The main problems with herbal medicines are a lack of standardisation of the contents and dose, and the risk of side-effects. Some of the herbs shown to have a small benefit include: 

  • Tylophora indica (Indian ipecac)
  • Coleus forskohlii
  • some Chinese traditional medicines.

Always discuss the use of herbal therapies with your doctor before making a decision. That way, you can avoid side effects or possibly making your asthma worse. Herbal therapies are not recommended for use during pregnancy. 

Echinacea, royal jelly, bee pollen, propolis and garlic can have serious side effects for people with asthma and other allergies. Royal jelly is known to have caused breathing difficulties, asthma attacks, severe allergic reactions and even death. 

The Therapeutic Goods Administration advises that royal jelly is not suitable for children, and should not be taken by asthma and allergy sufferers. 

Asthma and Buteyko breathing method 

The Buteyko breathing technique is a system of exercises that focuses on nose breathing, taking smaller, slower breaths, and avoiding deep breaths. It is based on the idea that people with asthma and other related conditions over-breathe and release too much carbon dioxide from the body. 

Some studies have shown that for some people, the Buteyko breathing technique can reduce asthma symptoms and the use of reliever medication. The improvements shown take time, and require daily exercises over weeks or months. It is advisable to remain on your medication and speak to your doctor if you are thinking of trying Buteyko. 

Tai chi and qi gong have both been shown to be of some benefit to people with asthma. The strongest benefit these therapies offer for people with asthma is aerobic training – which helps with lung function, quality of life and an improvement in asthma symptoms.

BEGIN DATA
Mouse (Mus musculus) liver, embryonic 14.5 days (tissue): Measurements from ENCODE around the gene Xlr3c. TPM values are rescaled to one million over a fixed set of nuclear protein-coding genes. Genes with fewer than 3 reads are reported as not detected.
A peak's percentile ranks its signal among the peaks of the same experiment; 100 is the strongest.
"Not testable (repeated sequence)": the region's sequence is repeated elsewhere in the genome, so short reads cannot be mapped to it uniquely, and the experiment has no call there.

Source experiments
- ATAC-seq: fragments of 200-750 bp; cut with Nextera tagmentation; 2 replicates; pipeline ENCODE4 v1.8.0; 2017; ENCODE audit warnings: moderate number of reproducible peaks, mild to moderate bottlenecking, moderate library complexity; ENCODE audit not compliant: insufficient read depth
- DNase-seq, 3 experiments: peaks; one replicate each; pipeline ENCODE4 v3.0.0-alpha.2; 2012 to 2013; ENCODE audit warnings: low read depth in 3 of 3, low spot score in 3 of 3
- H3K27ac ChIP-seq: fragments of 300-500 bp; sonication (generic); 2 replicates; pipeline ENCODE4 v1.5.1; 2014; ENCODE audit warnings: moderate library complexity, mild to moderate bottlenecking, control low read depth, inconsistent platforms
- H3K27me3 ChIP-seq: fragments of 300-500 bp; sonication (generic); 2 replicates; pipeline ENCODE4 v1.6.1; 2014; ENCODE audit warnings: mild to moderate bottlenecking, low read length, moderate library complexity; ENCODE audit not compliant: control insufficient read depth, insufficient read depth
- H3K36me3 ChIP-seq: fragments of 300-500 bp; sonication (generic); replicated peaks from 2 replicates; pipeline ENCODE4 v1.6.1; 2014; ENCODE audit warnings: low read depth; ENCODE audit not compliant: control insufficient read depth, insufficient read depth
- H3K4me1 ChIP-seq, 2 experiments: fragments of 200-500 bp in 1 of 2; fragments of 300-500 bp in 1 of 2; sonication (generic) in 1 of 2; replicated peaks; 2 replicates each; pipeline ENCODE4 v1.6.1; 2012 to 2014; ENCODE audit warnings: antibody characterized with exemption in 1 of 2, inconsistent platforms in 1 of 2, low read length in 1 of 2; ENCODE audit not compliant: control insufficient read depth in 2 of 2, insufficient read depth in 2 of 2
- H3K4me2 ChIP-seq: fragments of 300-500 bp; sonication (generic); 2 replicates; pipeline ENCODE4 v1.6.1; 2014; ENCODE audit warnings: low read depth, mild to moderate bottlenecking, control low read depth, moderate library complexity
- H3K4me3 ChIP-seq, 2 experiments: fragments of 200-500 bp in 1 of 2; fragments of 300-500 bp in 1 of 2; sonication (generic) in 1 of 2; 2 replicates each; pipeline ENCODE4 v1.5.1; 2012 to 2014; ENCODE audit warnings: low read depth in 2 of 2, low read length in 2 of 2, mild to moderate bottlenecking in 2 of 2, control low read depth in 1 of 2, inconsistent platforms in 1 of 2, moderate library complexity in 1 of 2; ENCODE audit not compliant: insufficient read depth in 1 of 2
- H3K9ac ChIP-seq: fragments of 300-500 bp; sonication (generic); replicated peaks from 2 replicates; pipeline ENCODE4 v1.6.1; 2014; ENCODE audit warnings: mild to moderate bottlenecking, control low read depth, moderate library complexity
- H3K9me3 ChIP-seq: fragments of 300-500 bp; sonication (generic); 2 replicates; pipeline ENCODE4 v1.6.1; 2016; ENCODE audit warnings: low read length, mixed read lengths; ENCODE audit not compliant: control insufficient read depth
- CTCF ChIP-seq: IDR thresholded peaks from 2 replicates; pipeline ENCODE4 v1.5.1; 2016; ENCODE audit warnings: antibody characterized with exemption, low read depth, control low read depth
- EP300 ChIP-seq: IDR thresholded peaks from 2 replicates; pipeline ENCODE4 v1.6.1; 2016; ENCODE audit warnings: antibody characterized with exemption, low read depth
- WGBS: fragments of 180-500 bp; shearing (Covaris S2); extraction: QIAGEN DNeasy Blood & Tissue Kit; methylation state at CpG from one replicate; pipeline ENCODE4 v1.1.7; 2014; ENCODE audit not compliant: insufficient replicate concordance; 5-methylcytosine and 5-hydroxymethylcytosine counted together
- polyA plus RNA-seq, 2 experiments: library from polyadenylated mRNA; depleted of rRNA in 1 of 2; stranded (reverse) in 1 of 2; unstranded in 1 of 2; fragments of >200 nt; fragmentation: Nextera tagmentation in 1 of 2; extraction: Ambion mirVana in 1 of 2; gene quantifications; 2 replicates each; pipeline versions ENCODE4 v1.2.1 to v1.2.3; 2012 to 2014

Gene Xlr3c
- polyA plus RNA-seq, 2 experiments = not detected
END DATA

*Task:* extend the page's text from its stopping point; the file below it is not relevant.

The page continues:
Although breathing exercises may help reduce asthma symptoms overall for some people, they are not a substitute for reliever medication when you have worsening symptoms. Always carry your reliever medication with you, and use it when you need it. 

Asthma and yoga 

Yoga is an ancient Indian practice using postures and movements, performed with breathing techniques, to help relaxation and can increase fitness. Many people say they find relaxation and physical (muscular) benefits from practising yoga. 

Studies that look at asthma and the benefits of yoga indicate that yoga improves quality of life and asthma symptoms to some extent, and some studies show that yoga can reduce medication usage.

Asthma and chiropractic 

Chiropractic medicine is expert manipulation of the spine. Currently, there is not enough scientific evidence to show that manual therapies can improve asthma symptoms. More scientific studies are required to determine the potential benefits. 

Asthma and hypnosis and meditation 

Hypnosis is a deep state of relaxation that allows the person to focus their complete attention on one thing or idea. Hypnosis is helpful in some cases, particularly for reducing stress, but not all people can be hypnotised. 

Relaxation techniques such as meditation or visualisation could be worthwhile if stress is a trigger for your asthma or makes your asthma worse. 

Asthma and homeopathy 

Homeopathy is based on the belief that a substance that would produce the symptoms of a disease in a healthy person can treat the disease itself if given in tiny amounts. The substance is believed to stimulate the immune system and cause it to cure the illness. 

Homeopathy is a holistic approach, meaning that the whole of the body and spirit is considered, not just the disease. 

There is no strong evidence showing that usual forms of homeopathy for asthma are effective. Until stronger evidence exists for the use of homeopathy in the treatment of asthma, we are unable to make recommendations about homeopathic treatment. Caution is important when consuming any substance that you may be allergic to. 

Where to get help 


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Managing asthma

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This page has been produced in consultation with and approved by: Asthma Australia

Last updated: September 2017